“I know for us, there are several items outstanding that are of significant value,” Clark said today in a telephone interview. “What we are saying is, ‘even if you took the most conservative end of that, we’ll have no trouble meeting those rules.’”
Clark added that Toronto-Dominion will not need to raise capital to meet the requirements.
Banks have until 2019 to meet an overhaul of bank regulation drawn up by the Basel Committee on Banking Supervision. National Bank of Canada told investors this week it expects to meet that target by the end of 2012, and that it expects a 250 basis point to 275 basis point reduction on its capital ratios as it makes the transition.
“I worry a little bit that the industry is getting a little bit ahead of itself into an arms race,” said Clark, 63. “The arms race is going to try to cause every one of us to carry way more capital than the internationally agreed-on Basel agreement.”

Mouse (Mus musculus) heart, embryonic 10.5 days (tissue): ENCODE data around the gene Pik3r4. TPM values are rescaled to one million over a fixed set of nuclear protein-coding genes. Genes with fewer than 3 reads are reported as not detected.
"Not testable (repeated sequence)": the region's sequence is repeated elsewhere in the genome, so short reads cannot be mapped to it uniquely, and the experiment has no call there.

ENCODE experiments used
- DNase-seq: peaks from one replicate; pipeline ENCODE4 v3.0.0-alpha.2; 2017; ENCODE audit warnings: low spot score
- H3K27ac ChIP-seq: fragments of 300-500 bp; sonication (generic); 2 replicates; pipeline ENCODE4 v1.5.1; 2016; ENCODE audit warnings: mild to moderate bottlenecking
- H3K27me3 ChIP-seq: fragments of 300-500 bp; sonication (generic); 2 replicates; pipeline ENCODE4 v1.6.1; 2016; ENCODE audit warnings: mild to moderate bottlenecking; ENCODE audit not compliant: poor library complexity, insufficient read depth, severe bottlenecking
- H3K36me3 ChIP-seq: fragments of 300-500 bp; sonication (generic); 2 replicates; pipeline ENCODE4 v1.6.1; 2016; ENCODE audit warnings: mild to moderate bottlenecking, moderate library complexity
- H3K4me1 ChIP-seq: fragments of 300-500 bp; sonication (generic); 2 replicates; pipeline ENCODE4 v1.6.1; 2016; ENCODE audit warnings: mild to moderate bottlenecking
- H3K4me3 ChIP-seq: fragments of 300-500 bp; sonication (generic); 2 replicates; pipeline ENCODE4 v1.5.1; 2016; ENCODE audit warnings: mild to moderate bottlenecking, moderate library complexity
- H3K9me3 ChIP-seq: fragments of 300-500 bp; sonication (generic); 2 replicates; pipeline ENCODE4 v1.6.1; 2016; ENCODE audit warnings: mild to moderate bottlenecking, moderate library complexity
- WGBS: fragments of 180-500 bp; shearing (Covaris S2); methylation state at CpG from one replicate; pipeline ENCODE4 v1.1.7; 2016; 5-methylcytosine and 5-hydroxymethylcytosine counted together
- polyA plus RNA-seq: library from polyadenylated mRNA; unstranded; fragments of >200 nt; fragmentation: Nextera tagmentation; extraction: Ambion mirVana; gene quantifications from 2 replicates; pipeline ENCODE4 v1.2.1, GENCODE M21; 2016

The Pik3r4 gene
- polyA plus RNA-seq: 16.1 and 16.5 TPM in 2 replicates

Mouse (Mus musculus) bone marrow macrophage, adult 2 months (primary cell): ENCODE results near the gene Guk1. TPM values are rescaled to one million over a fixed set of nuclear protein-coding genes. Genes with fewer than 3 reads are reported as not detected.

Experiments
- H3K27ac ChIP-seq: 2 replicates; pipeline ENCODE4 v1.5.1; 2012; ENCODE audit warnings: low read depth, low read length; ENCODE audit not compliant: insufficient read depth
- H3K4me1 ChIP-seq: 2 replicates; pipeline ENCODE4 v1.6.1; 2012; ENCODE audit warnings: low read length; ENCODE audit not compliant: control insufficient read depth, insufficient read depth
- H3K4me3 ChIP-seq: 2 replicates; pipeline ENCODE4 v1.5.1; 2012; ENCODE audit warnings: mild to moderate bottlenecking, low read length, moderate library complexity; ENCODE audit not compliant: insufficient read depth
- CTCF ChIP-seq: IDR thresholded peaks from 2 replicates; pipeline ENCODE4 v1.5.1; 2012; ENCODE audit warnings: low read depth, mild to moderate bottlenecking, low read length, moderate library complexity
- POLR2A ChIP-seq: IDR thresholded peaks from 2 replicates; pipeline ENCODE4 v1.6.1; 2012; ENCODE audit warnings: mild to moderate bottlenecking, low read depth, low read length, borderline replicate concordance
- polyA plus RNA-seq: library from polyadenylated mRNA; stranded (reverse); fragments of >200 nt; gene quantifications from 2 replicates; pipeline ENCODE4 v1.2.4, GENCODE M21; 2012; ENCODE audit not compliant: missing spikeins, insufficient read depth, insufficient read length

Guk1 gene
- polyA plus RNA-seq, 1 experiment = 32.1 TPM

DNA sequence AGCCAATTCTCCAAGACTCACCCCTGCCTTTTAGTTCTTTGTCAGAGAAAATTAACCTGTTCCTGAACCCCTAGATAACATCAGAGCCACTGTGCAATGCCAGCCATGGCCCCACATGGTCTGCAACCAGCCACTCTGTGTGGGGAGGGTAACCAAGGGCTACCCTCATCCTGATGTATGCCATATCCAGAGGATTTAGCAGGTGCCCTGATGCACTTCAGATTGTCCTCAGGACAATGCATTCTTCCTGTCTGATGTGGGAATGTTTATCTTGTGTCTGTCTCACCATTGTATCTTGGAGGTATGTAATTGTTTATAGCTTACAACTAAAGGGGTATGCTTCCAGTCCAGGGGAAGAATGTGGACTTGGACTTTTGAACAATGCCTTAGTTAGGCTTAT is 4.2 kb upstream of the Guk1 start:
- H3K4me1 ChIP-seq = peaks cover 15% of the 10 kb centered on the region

Canadian Imperial Bank of Commerce Chief Risk Officer Tom Woods told investors today the bank expects to have its capital ratios “comfortable above” the 2019 minimums by Nov. 1, 2012.
Clark is scheduled to speak later today on an earnings conference call. The Toronto-based lender said today that net income for the period ended Oct. 31 dropped 1.6 percent to C$994 million ($990 million), or C$1.07 a share.
(Toronto-Dominion will hold a conference call at 3 p.m. local time to discuss results. To listen, dial +1-416-644-3414 or +1- 877-974-0445, or visit www.td.com/investor/qr_2010.jsp on the Internet.)